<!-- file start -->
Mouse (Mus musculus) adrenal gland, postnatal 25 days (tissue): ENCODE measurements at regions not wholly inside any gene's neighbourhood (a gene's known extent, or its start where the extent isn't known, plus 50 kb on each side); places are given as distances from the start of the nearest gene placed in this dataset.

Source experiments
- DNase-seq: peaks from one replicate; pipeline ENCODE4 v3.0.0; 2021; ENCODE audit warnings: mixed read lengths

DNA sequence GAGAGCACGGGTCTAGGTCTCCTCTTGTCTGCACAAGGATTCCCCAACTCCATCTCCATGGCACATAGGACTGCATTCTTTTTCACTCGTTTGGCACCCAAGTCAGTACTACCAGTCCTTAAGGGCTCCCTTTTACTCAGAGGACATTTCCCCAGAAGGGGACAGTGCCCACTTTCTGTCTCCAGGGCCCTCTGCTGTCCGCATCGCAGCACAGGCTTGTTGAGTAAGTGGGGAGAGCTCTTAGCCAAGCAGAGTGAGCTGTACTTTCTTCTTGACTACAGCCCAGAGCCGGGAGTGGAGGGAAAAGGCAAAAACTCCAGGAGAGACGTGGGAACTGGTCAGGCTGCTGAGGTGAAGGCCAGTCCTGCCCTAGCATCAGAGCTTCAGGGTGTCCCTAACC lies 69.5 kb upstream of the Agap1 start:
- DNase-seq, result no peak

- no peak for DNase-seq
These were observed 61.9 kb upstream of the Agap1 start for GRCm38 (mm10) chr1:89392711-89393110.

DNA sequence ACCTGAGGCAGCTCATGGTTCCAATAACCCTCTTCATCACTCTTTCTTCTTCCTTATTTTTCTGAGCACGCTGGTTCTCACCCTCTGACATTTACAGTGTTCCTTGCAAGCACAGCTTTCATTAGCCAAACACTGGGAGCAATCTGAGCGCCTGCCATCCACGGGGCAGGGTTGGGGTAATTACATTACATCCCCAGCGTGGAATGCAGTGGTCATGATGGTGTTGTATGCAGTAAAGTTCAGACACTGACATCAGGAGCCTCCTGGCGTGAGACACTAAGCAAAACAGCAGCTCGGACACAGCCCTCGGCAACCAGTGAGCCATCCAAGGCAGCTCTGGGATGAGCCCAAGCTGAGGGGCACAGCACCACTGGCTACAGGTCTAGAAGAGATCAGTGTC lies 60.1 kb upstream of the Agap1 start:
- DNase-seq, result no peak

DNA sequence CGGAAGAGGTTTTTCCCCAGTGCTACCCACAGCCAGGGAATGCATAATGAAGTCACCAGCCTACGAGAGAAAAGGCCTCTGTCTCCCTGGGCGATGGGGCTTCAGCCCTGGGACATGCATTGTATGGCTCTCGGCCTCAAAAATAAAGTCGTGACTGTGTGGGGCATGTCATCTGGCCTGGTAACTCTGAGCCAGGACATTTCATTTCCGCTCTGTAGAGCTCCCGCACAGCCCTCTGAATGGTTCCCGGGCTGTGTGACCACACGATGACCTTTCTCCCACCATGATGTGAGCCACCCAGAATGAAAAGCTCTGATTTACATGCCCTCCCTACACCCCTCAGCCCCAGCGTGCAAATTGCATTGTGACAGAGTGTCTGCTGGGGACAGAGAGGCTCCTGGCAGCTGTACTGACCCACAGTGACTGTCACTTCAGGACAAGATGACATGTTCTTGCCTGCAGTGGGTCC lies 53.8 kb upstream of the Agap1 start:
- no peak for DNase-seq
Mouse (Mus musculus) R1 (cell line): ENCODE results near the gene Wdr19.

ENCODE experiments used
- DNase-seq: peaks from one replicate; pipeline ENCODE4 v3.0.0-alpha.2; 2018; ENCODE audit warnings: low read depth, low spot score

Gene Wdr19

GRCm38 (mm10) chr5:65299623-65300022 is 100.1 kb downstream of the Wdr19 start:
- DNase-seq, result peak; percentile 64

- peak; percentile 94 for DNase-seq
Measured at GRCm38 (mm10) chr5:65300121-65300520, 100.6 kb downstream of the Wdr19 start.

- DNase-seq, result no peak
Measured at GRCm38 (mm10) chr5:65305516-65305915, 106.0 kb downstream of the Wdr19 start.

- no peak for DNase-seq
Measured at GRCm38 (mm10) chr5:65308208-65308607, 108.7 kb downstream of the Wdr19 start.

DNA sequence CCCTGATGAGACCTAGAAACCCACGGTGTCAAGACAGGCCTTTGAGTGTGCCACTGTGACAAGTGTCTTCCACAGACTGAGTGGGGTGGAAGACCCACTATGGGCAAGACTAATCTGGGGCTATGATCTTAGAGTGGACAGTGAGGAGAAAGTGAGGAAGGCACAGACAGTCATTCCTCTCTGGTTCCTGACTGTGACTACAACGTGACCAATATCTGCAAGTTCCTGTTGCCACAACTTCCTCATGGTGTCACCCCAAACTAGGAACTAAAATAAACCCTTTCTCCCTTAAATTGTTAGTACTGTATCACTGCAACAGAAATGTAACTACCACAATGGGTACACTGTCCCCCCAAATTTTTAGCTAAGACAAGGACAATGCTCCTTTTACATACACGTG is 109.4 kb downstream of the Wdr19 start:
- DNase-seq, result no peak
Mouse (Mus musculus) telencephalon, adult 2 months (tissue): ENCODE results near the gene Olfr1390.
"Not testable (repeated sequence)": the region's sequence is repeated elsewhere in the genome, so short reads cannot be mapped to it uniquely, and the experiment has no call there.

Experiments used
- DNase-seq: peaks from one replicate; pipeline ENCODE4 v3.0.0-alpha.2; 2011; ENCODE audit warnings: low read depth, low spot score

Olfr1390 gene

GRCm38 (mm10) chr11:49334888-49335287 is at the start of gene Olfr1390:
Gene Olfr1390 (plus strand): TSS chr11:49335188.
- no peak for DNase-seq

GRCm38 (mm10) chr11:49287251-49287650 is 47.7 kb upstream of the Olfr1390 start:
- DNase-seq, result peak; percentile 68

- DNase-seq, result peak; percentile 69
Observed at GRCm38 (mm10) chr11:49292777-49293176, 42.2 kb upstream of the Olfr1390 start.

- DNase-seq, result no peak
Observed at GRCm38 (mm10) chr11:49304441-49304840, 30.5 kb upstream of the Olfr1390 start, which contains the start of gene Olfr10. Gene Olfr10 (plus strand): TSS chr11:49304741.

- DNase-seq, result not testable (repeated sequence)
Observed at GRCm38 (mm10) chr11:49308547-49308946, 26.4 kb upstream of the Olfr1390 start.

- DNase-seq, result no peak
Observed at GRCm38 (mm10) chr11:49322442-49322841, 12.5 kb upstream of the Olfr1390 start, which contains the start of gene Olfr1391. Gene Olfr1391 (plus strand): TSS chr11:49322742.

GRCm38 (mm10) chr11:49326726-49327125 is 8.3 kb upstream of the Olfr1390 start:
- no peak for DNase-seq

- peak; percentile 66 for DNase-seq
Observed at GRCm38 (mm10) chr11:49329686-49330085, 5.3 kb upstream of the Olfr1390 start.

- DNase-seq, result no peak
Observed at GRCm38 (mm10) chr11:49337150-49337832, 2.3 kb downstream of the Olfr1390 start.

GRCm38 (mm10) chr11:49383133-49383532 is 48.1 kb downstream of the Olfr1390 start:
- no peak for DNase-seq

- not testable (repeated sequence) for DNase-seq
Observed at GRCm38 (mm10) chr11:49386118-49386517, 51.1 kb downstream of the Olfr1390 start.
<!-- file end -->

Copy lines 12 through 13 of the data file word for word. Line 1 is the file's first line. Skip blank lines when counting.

Mouse (Mus musculus) R1 (cell line): ENCODE results near the gene Wdr19.

ENCODE experiments used